The babies at Portland House nursery had tremendous fun celebrating nature with International Mud Day. They could be heard in the garden squealing with delight as they experienced dipping their feet in the cooling mud in a foot spa and splattering the mud around and enjoying making a mess by getting really muddy.
Research has shown that coming into contact with a certain amount of bacteria is good for us. It helps build up the immunity, as opposed to living in a virtually sterile environment which makes our bodies very vulnerable. Mud also has lots of minerals that are good for us too.
The History of International Mud Day
The creators of International Mud Day wanted to find a way to help all of the children of the Earth feel closer to each other…and what a better way to do it than through the Earth itself? International Mud Day began in 2009 at a World Forum event, when Gillian McAuliffe from Australia and Bishnu Bhatta from Nepal got together to talk about ways to encourage feelings of community and appreciation for the world around us. The collaboration that followed has inspired educators, children, and families across the globe, from Holland to Nepal to the United States, to celebrate International Mud Day together each year on June 29. Regardless of age, race and religion, covered in mud, we all look the same!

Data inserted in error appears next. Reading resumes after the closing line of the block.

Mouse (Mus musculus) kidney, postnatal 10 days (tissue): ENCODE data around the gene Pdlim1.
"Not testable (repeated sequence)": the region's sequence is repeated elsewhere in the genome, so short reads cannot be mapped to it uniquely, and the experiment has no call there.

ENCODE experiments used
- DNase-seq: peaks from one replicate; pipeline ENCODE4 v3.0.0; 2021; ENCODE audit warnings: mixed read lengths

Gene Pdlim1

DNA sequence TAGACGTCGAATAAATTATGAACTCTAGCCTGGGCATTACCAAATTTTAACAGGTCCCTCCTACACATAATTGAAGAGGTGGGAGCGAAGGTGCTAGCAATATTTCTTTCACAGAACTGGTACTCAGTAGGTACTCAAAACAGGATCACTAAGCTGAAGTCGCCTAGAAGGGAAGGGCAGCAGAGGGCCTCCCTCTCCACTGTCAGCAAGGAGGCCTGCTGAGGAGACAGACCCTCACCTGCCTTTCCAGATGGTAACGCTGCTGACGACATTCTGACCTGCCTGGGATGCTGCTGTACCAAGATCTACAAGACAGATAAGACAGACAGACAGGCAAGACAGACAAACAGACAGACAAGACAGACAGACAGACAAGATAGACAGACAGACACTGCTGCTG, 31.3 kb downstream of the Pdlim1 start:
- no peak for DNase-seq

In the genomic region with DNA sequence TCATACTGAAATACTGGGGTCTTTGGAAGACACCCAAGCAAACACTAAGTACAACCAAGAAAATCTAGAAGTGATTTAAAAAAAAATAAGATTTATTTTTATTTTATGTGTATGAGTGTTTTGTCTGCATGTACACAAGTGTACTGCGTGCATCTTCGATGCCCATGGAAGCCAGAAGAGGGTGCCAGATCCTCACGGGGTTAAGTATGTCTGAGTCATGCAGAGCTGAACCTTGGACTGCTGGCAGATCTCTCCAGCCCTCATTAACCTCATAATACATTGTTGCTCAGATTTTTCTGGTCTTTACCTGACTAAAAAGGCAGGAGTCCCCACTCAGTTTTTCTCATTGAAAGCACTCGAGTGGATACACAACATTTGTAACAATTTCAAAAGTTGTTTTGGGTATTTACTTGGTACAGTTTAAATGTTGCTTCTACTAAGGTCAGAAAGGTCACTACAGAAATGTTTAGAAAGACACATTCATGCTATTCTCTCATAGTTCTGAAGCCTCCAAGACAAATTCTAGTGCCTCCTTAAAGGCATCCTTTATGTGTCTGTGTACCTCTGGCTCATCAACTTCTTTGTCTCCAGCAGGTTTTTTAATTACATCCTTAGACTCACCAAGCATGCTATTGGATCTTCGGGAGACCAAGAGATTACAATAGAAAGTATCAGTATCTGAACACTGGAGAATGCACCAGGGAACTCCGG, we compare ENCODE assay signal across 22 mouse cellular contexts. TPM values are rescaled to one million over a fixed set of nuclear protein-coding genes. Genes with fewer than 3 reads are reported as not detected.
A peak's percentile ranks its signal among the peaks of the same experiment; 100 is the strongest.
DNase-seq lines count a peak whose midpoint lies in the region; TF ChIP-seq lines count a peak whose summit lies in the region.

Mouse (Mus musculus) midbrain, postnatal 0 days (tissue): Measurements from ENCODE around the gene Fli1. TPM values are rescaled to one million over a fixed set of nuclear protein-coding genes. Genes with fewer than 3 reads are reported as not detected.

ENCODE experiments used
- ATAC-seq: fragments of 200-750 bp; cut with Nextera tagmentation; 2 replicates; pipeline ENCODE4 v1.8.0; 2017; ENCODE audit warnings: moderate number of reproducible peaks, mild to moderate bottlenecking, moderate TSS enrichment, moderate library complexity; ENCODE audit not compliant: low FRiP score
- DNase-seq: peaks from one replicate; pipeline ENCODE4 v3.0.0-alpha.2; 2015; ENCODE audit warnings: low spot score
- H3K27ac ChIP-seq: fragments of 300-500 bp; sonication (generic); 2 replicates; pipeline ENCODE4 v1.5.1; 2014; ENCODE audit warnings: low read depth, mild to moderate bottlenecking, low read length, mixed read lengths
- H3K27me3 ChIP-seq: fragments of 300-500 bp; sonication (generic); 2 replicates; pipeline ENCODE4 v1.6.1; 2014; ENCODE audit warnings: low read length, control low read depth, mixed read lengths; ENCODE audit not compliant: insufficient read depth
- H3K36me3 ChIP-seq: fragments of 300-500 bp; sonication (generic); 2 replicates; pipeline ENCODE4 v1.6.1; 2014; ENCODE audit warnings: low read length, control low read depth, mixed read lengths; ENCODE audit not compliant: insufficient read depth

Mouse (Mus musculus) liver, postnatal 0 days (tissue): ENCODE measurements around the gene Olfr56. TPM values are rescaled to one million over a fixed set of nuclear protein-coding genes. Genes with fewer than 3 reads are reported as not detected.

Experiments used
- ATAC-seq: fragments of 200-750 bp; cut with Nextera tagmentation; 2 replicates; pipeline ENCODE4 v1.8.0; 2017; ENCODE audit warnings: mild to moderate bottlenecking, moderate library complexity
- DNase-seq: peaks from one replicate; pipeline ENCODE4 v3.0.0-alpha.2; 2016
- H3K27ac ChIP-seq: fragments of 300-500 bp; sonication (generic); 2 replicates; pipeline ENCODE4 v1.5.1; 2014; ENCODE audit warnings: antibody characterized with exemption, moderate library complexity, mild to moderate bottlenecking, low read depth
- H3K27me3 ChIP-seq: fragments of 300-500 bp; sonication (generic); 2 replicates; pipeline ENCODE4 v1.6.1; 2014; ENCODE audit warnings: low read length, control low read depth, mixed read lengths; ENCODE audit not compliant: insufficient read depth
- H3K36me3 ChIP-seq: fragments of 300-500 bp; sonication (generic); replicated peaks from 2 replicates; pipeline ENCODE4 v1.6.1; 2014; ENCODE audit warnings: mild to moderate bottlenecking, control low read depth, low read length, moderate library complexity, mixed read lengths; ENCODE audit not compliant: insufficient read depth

Mud, Mud, glorious mud.
There’s nothing quite like it for cooling the blood.
So follow me follow, down to the hollow.
There we shall wallow in glorious mud.